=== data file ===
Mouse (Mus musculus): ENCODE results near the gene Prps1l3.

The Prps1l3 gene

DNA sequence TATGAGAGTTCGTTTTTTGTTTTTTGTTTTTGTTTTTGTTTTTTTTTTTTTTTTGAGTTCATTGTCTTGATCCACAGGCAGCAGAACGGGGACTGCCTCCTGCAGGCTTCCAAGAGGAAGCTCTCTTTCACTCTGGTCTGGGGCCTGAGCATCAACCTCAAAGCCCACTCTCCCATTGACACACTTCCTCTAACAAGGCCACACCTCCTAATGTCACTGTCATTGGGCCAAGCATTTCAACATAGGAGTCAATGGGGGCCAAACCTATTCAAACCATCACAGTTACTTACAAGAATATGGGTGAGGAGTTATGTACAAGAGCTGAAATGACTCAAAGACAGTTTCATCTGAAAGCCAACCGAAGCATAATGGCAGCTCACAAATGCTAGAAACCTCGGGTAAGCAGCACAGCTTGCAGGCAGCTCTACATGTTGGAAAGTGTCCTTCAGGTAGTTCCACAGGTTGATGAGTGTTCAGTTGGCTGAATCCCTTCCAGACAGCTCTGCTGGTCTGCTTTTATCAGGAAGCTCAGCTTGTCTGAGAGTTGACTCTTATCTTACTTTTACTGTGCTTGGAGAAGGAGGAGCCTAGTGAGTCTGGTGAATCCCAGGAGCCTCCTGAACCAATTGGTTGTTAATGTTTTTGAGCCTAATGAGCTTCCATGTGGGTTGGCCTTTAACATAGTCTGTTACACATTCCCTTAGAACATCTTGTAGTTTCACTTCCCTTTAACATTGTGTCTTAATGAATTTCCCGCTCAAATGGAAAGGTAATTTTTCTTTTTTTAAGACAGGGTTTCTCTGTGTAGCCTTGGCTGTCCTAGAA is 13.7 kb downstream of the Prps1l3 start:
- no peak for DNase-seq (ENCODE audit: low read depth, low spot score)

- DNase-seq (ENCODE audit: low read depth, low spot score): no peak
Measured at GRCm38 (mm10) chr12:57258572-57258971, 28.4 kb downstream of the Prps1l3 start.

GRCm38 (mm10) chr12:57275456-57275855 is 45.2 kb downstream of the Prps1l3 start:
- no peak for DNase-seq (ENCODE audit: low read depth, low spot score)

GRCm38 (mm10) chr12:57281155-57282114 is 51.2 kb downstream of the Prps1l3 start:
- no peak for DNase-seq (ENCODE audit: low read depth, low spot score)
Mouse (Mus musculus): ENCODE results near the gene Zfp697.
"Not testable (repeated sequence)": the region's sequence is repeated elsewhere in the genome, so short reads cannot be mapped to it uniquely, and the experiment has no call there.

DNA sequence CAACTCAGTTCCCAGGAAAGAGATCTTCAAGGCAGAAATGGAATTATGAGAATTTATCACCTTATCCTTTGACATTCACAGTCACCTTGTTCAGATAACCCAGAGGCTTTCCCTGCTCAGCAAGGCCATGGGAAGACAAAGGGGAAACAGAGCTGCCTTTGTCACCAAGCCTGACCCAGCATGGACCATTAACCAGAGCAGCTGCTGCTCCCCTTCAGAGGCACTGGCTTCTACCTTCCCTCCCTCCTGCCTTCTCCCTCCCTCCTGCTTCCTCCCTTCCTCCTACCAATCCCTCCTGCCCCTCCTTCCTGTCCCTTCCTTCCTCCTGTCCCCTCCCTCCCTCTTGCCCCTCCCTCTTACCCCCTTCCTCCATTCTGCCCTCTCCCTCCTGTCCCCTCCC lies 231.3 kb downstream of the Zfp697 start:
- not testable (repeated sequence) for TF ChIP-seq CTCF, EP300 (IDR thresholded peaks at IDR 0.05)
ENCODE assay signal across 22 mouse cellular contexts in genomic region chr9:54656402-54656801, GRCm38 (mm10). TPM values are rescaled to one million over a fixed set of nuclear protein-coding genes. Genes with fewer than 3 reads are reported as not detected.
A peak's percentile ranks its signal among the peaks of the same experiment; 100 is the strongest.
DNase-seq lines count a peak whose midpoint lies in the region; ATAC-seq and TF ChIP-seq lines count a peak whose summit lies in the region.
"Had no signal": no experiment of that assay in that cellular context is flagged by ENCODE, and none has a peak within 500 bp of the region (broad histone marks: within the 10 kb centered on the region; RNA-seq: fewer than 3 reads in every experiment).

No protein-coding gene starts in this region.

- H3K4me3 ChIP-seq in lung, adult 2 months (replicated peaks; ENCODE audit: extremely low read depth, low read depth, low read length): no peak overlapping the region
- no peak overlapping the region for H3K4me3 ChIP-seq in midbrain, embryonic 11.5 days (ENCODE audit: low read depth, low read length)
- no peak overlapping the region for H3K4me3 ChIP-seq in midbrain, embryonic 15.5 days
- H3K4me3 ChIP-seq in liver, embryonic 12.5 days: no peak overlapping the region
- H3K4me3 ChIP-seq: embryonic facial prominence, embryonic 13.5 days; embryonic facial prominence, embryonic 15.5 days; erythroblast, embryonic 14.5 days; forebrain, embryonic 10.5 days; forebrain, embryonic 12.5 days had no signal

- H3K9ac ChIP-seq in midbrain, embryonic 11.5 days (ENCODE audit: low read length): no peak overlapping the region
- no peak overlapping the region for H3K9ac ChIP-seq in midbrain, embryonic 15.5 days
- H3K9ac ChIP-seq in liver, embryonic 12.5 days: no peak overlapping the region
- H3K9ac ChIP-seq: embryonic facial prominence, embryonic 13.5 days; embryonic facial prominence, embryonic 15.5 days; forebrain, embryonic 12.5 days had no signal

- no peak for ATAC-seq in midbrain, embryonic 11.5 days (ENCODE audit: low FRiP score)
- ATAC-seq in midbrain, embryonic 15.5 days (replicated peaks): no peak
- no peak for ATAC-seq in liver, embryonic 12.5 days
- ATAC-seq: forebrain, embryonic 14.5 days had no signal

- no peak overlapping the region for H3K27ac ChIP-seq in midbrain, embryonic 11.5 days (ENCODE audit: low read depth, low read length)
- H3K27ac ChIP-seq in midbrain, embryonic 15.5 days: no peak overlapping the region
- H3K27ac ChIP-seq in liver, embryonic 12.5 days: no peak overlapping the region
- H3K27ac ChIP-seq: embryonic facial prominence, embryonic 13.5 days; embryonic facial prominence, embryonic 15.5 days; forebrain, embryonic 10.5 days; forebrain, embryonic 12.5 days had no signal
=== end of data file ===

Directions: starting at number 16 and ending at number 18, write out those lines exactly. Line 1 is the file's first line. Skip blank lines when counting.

A peak's percentile ranks its signal among the peaks of the same experiment; 100 is the strongest.
DNase-seq lines count a peak whose midpoint lies in the region; ATAC-seq and TF ChIP-seq lines count a peak whose summit lies in the region.
"Had no signal": no experiment of that assay in that cellular context is flagged by ENCODE, and none has a peak within 500 bp of the region (broad histone marks: within the 10 kb centered on the region; RNA-seq: fewer than 3 reads in every experiment).